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April 02, 2009

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Paul Duxbury

This is really an excellent post and a great rebuttal of what I have very openly admitted was a sweeping generalisation.

As I think some have appreciated the aim of my original post was to stir things up a little :-)

I wanted to generate a debate which encouraged others to think about their approach to blogging.

Who knows I may even eventally persuade those who rely on the free blogs to take it a step further!

It does worry me when I come across so many Genealogy Blogs that rely on these free or what I term "throwaway" blogs.

If they want to ensure that their musings and findings are not susceptible to someone in the engine room of the free blog sites deciding that their blog should disappear overnight then maybe, as you have here, they will spend a few pennies and grab their own domain name and hosting :-)

Controversy sometimes means you find things being thrown at you - but if it helps one person then it's worth it.

Again an excellent blog and thank you for introducing me to it.

Take care

Paul

Thomas MacEntee

Great post and thanks for the shout out and kind words!

Kiril The Mad Macedonian

Well, Paul, you certainly stirred things up, that's for sure. ;-D

Thank you for the compliment on the blog. ;-D

Owning a domain name and using a web hosting service does not automatically lend legitimacy to what one does as a blogger, whether it's Genealogy, News, or Politics, or any other interest, or hobby.

I don't believe that anyone looking at my 7 years of blogging, on 3 blogs (2 active) would seriously argue that I was not a blogger with quality content of all sorts.

What type of service you use, your skill with various internet tools to enhance your blog, and the single thing that many bloggers obssess over the most, unnessesarily, traffic numbers are no judge of anything.

There are many genealogy “link” sites with their own domain name and & that are hosted and they just run Google Adsense ads to draw in suckers, serving no real purpose to the Genealogy Community.

When I first started out I was part of the biggest, most important, Community of Blog Ranking in the world, but I soon realized that for most folks such stats don't mean anything because, like me, the numbers of our traffic were miniscule.

I started out with Free Blogger, BEFORE Google took it over, then went to another free service that was an upgrade in services, before I moved to the paid Typepad, and got my Domain Names as well.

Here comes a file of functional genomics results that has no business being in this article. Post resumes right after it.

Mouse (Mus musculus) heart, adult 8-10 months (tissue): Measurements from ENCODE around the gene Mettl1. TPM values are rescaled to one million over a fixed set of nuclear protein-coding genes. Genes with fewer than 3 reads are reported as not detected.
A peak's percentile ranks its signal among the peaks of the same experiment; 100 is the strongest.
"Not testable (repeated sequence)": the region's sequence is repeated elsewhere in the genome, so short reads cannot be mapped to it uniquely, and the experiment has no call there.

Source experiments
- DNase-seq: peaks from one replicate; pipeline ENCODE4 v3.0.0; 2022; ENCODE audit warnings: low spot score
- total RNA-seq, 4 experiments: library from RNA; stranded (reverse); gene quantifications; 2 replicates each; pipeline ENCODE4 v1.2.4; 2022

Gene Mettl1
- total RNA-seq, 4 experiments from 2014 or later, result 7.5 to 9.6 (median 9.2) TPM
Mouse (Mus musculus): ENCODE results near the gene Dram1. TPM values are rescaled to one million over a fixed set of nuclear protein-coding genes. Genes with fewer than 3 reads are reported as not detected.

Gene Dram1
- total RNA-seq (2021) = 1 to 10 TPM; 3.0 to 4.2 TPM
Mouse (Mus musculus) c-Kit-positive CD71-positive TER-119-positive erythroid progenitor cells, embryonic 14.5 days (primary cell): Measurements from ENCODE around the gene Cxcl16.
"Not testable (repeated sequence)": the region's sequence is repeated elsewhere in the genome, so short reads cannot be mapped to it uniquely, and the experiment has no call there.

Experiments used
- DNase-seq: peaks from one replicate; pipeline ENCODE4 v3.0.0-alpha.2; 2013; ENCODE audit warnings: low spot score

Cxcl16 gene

I get satisfaction from looking at my stats (You can too, if you are curious, as the link is in the sidebar.), seeing where people are from, and what they read, and what their Google Search Terms are that led them to check me out, but my greatest satisfaction comes from getting interesting comments, and e-mails, making friends through my writing, helping out people with questions, and having my work be praised by famous people, or get me invited to attend events, or give a public presentations.

My advice to anyone contemplating starting a blog is to start with the free templates, and services, and if that is all you can afford, and let your content speak for the quality of the site you create.

Just do what you can to back-up your material if the services don't protect your work.

When you can afford to upgrade, then do so when you are ready, and comfortable with doing so.

Don't get caught up in the traffic tracking game to the extent that it rules your blogging life.

To do so will take all the fun out of blogging.

Paul Duxbury

I would agree with you up to a point in terms of the free sites such as blogger.

But have a look at their T&C and the royalty free license they have to use your content across all their services :-)

The main problem with the free ones is that they can disappear as quickly as they arrive - you have no control over them and that for me is not a good position to be in.

Yes start with free ones to get used to the process and ideas - but if your content is of value to you then you want to control it.

Take care

Paul

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